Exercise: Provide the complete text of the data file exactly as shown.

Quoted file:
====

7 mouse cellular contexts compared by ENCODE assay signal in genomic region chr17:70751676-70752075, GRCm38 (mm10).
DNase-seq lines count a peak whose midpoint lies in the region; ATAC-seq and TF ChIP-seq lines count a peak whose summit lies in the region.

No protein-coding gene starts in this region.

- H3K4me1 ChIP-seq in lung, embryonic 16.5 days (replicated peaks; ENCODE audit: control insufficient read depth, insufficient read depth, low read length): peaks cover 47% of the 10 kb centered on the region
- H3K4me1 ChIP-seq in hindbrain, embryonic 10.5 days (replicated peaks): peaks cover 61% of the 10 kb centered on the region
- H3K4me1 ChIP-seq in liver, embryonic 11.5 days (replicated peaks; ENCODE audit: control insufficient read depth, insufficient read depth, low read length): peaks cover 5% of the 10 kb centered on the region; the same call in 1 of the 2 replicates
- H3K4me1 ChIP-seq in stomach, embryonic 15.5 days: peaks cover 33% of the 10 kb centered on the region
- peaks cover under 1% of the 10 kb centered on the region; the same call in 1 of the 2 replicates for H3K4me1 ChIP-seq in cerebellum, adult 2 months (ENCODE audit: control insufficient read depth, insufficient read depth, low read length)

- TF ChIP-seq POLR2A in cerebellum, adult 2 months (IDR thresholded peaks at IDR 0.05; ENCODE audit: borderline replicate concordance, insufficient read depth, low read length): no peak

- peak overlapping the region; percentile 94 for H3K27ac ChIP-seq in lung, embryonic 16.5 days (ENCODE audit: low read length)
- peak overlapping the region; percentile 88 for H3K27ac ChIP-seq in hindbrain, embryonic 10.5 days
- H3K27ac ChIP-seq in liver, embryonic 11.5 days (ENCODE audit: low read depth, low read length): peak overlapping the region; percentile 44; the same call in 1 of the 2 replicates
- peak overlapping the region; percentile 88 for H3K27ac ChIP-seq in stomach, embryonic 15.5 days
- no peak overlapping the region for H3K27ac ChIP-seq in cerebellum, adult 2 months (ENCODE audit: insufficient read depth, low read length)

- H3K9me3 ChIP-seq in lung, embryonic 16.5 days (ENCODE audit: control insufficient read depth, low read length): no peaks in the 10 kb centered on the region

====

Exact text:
7 mouse cellular contexts compared by ENCODE assay signal in genomic region chr17:70751676-70752075, GRCm38 (mm10).
DNase-seq lines count a peak whose midpoint lies in the region; ATAC-seq and TF ChIP-seq lines count a peak whose summit lies in the region.

No protein-coding gene starts in this region.

- H3K4me1 ChIP-seq in lung, embryonic 16.5 days (replicated peaks; ENCODE audit: control insufficient read depth, insufficient read depth, low read length): peaks cover 47% of the 10 kb centered on the region
- H3K4me1 ChIP-seq in hindbrain, embryonic 10.5 days (replicated peaks): peaks cover 61% of the 10 kb centered on the region
- H3K4me1 ChIP-seq in liver, embryonic 11.5 days (replicated peaks; ENCODE audit: control insufficient read depth, insufficient read depth, low read length): peaks cover 5% of the 10 kb centered on the region; the same call in 1 of the 2 replicates
- H3K4me1 ChIP-seq in stomach, embryonic 15.5 days: peaks cover 33% of the 10 kb centered on the region
- peaks cover under 1% of the 10 kb centered on the region; the same call in 1 of the 2 replicates for H3K4me1 ChIP-seq in cerebellum, adult 2 months (ENCODE audit: control insufficient read depth, insufficient read depth, low read length)

- TF ChIP-seq POLR2A in cerebellum, adult 2 months (IDR thresholded peaks at IDR 0.05; ENCODE audit: borderline replicate concordance, insufficient read depth, low read length): no peak

- peak overlapping the region; percentile 94 for H3K27ac ChIP-seq in lung, embryonic 16.5 days (ENCODE audit: low read length)
- peak overlapping the region; percentile 88 for H3K27ac ChIP-seq in hindbrain, embryonic 10.5 days
- H3K27ac ChIP-seq in liver, embryonic 11.5 days (ENCODE audit: low read depth, low read length): peak overlapping the region; percentile 44; the same call in 1 of the 2 replicates
- peak overlapping the region; percentile 88 for H3K27ac ChIP-seq in stomach, embryonic 15.5 days
- no peak overlapping the region for H3K27ac ChIP-seq in cerebellum, adult 2 months (ENCODE audit: insufficient read depth, low read length)

- H3K9me3 ChIP-seq in lung, embryonic 16.5 days (ENCODE audit: control insufficient read depth, low read length): no peaks in the 10 kb centered on the region